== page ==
in which to live.
The Family Medicine Residency Programs (FMRP) are pleased to welcome their new
residents. James Dombroski, M.D.; Mesha Dunn, M.D.; Marcus Harris, D.O.; Jacob Johnson, D.O.;
Larry Lauridsen, D.O.; Keyna May, M.D.; Nikki Myhre, D.O.; and Russel Pierce, M.D. have joined
the Casper Program, and Nima Azarbehi, M.D.; J. Jake Behringer, M.D.; Kristina A. Behringer,
M.D.; Robert E. Oravec, M.D.; Yusuf S. Ruhullah, M.D.; and Aaron L. Wilson, M.D. have joined
the Cheyenne Program. Also of interest is the fact that the Community Health Center of Central
Wyoming, FMRP/Casper’s partner, is celebrating its 10th
anniversary. The good working
relationship that has been established between the two groups will continue to benefit resident
physicians and community patients.
The Center for Community Health and Economic Development, a group of faculty from
the SOP, the Fay W. Whitney School of Nursing (FWWSON), and UW’s College of Business,
works with the Health as Human Capital Foundation in Cheyenne to develop market-based
solutions to challenges facing business and health care. The center, which is directed by Pamela
Jun Ren, Director of UW's INBRE
Clarke, Professor of Nursing, has had a productive summer with its poster presentations and panel
discussions in Orlando, Seattle, and Arlington and at UW. The group’s interdisciplinary approach is
proving effective in dealing with health care issues of Wyoming’s energy and extractive industries.
Alicia Grove from Rock Springs, a 2010 graduate
of the FWWSON, was named Miss Wyoming and will
represent our state in January during the Miss America
Pageant to be held in Las Vegas. Following her
undergraduate research interest, Alicia has chosen women’s
heart health and prevention of cardiovascular disease as
her personal platform. “As a registered nurse,” Alicia says,
“I have a great deal of education in preventative measures,
and while I am focused on women’s heart health in
particular, I feel it is of dire importance to involve as many
individuals as possible in the fight against cardiovascular
disease.” As an undergraduate, Alicia was active in Delta Delta Delta sorority, represented the
college during the National Conference for College Women Student Leaders, and participated in the
FWWSON’s interprofessional brigade that traveled to provide health care to residents in Honduras.
SOP alumni were honored during the 93rd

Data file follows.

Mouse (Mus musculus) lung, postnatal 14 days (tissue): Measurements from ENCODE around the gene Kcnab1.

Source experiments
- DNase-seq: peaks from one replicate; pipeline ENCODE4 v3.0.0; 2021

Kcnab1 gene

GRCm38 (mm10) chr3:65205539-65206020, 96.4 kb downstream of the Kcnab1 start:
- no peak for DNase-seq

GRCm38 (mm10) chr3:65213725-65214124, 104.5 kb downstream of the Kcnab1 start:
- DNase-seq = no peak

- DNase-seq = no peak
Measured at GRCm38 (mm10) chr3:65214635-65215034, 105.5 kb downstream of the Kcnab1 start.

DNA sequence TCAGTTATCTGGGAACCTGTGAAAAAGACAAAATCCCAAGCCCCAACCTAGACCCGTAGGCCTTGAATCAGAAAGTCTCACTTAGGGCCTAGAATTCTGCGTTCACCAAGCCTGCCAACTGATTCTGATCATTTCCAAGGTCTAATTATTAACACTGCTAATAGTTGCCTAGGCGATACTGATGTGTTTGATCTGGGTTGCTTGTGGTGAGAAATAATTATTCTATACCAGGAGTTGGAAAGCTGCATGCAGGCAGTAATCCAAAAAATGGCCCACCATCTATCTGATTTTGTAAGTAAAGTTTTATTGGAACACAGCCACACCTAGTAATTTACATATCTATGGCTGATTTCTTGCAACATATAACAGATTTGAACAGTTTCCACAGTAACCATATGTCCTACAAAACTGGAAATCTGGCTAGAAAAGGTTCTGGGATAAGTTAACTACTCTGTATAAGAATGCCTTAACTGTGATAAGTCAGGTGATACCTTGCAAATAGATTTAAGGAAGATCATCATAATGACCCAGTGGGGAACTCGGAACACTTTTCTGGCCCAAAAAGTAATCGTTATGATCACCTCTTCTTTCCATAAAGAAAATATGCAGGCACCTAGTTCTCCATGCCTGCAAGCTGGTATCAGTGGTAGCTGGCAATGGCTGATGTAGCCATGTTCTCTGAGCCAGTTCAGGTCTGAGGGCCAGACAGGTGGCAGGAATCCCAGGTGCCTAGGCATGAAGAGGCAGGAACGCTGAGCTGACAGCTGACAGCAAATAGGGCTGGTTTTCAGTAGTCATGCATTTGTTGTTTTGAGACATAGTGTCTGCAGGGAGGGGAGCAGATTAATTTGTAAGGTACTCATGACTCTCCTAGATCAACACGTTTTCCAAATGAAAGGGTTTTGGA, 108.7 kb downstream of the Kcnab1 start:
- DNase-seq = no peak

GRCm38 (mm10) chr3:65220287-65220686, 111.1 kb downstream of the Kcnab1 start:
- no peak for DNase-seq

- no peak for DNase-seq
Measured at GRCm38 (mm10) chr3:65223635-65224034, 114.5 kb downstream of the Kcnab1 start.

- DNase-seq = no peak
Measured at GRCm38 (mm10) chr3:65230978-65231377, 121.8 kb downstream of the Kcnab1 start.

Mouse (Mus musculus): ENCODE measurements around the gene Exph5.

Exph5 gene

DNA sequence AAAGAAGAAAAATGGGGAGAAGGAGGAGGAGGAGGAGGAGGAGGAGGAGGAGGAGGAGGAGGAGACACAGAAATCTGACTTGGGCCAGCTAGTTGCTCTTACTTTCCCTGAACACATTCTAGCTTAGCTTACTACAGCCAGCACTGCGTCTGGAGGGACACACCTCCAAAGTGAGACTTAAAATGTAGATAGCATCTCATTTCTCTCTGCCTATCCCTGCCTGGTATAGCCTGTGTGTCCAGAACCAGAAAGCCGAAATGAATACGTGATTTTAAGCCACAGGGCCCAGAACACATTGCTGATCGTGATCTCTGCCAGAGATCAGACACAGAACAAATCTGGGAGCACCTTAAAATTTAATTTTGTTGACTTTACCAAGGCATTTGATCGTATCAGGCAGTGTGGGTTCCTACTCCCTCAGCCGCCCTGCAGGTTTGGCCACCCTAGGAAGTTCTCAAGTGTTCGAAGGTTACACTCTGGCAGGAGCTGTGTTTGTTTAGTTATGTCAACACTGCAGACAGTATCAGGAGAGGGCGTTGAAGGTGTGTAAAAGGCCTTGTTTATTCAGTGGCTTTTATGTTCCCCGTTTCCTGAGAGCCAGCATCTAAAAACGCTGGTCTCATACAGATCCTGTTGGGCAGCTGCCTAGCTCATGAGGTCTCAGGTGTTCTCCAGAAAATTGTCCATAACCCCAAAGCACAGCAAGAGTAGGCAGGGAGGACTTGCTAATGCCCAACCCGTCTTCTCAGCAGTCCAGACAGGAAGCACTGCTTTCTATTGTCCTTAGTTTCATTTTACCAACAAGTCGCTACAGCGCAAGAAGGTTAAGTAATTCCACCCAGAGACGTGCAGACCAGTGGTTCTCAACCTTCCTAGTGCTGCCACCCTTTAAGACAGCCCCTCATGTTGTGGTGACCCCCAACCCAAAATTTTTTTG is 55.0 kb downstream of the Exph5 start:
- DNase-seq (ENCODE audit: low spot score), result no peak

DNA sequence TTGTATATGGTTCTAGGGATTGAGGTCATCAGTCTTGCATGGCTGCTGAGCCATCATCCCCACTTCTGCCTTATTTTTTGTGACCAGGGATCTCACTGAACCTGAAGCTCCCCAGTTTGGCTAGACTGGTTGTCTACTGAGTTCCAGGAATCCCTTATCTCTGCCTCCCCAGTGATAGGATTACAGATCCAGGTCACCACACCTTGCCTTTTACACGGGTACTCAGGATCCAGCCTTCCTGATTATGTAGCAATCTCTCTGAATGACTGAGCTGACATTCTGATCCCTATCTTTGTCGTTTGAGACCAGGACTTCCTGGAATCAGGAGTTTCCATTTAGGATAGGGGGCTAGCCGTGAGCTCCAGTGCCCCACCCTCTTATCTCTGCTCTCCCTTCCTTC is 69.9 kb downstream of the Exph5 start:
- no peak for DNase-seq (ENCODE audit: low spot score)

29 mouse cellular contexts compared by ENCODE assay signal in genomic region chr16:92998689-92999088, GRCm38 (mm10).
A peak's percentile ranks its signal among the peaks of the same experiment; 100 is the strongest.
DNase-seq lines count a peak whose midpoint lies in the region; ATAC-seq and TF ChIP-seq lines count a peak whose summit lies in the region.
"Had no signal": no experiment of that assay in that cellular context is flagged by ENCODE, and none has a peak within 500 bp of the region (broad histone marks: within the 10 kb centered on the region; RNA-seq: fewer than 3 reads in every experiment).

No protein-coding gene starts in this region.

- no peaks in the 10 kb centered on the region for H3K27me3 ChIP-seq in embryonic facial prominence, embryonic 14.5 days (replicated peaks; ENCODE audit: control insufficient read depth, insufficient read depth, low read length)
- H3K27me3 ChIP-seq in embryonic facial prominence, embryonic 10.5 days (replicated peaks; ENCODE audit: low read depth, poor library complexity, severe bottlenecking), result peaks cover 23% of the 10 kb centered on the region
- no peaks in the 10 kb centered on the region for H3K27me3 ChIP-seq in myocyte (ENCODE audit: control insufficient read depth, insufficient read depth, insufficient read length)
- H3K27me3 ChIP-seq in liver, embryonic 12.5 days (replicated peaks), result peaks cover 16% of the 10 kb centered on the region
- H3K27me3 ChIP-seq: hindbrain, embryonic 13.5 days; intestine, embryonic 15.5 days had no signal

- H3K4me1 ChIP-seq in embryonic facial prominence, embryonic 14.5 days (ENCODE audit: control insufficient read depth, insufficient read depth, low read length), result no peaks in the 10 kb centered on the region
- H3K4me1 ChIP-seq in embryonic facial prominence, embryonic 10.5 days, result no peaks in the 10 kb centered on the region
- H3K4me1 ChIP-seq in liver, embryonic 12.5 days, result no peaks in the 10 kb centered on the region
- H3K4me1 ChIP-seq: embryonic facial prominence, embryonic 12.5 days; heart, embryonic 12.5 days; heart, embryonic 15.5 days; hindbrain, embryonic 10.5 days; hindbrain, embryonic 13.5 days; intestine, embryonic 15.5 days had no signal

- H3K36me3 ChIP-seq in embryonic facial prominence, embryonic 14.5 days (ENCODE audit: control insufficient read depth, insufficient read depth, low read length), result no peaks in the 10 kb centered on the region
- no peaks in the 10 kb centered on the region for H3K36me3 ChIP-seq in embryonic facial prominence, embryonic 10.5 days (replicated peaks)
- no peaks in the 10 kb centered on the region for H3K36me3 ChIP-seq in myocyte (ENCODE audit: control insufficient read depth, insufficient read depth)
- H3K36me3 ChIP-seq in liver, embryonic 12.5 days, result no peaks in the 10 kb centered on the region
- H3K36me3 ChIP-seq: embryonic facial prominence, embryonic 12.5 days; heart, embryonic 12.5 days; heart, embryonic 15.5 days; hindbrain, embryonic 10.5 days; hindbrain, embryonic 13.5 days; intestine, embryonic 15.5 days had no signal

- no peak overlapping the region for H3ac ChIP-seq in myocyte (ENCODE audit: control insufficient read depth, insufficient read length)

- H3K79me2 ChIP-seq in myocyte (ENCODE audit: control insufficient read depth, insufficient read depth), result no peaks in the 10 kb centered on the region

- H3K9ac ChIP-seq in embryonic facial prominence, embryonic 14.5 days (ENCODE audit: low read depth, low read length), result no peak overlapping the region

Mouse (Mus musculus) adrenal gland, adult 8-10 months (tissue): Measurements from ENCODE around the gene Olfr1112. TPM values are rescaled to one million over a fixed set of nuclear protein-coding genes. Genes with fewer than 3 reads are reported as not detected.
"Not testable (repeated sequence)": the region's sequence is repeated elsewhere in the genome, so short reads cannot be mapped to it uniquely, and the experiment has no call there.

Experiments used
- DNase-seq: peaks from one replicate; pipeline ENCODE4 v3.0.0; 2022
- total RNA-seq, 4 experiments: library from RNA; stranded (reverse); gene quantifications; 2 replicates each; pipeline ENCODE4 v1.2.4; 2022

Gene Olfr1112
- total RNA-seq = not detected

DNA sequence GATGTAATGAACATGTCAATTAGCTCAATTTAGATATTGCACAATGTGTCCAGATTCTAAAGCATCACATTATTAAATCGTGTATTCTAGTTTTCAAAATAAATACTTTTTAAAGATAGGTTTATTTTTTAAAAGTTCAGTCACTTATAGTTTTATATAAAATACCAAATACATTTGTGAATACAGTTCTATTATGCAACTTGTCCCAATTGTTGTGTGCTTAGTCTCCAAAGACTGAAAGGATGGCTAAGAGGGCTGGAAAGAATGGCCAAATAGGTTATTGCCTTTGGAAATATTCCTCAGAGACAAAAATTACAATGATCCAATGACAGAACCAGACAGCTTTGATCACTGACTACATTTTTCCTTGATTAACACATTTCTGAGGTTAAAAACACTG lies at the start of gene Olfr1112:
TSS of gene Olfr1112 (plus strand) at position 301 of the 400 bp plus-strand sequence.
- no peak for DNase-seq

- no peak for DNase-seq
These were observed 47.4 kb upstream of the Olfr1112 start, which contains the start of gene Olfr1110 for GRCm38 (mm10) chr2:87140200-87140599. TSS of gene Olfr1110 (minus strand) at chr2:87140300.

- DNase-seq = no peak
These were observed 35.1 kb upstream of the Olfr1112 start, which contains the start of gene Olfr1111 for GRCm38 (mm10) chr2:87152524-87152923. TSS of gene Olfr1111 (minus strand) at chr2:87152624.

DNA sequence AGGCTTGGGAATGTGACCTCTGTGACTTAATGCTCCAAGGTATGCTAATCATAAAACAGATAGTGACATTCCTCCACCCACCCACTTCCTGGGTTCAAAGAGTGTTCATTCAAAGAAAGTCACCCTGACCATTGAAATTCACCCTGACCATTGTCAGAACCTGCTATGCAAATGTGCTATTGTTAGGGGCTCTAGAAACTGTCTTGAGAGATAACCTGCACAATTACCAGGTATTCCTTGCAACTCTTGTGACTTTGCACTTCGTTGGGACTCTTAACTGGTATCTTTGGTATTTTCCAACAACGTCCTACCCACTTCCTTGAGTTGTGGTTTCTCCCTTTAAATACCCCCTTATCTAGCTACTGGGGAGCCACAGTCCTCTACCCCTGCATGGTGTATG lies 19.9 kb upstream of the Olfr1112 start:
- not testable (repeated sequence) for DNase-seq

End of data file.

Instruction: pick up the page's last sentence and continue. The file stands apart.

Annual Wyoming Pharmacy Association
(WPA)/Wyoming Society of Health-Systems Pharmacy Convention held last month in Casper.
Natasha Gallizzi (Pharm.D. ’01) of the Laramie County Centralized
Pharmacy in Cheyenne received the Innovative Pharmacist of the Year
Award for her contributions to the medication needs of the less
fortunate. In recognition of his dedication to the practice of hospital
pharmacy and his devotion to the advancement of patient care at
Campbell County Memorial Hospital in Gillette, Kendall “Ken” George
(B.S.P. ’77) was granted the Pfizer Wyoming Health-Systems Pharmacist
of the Year Award. The Distinguished Young Pharmacist Award was
presented to Matthew A. Stanton (Pharm.D. ’01), an SOP preceptor and
member of the Department of Pharmacy at the Wyoming Medical
Center in Casper, to honor his outstanding involvement in association
Alicia Grove, Miss Wyoming 2010
Terry Carr (right), the Wyoming Pharmacist of
the Year, is congratulated by Jennifer Nevins
of the WPA.
activities and community projects. Terry Carr (B.S.P. ’74)of Medicap in Gillette was named the
Wyoming Pharmacist of the Year based on his valued experience in retail facilities, nursing homes,
and hospitals and his many efforts as a patient safety advocate.
The Wyoming Center for Nursing and Health Care Partnerships, currently housed in the
FWWSON and established to recruit, train, and retain long-term health care providers in Wyoming.
As a result of UW funding received from the Wyoming Workforce Development Council, the center
recently added three education pilot projects. Central Wyoming College will prepare local nurses for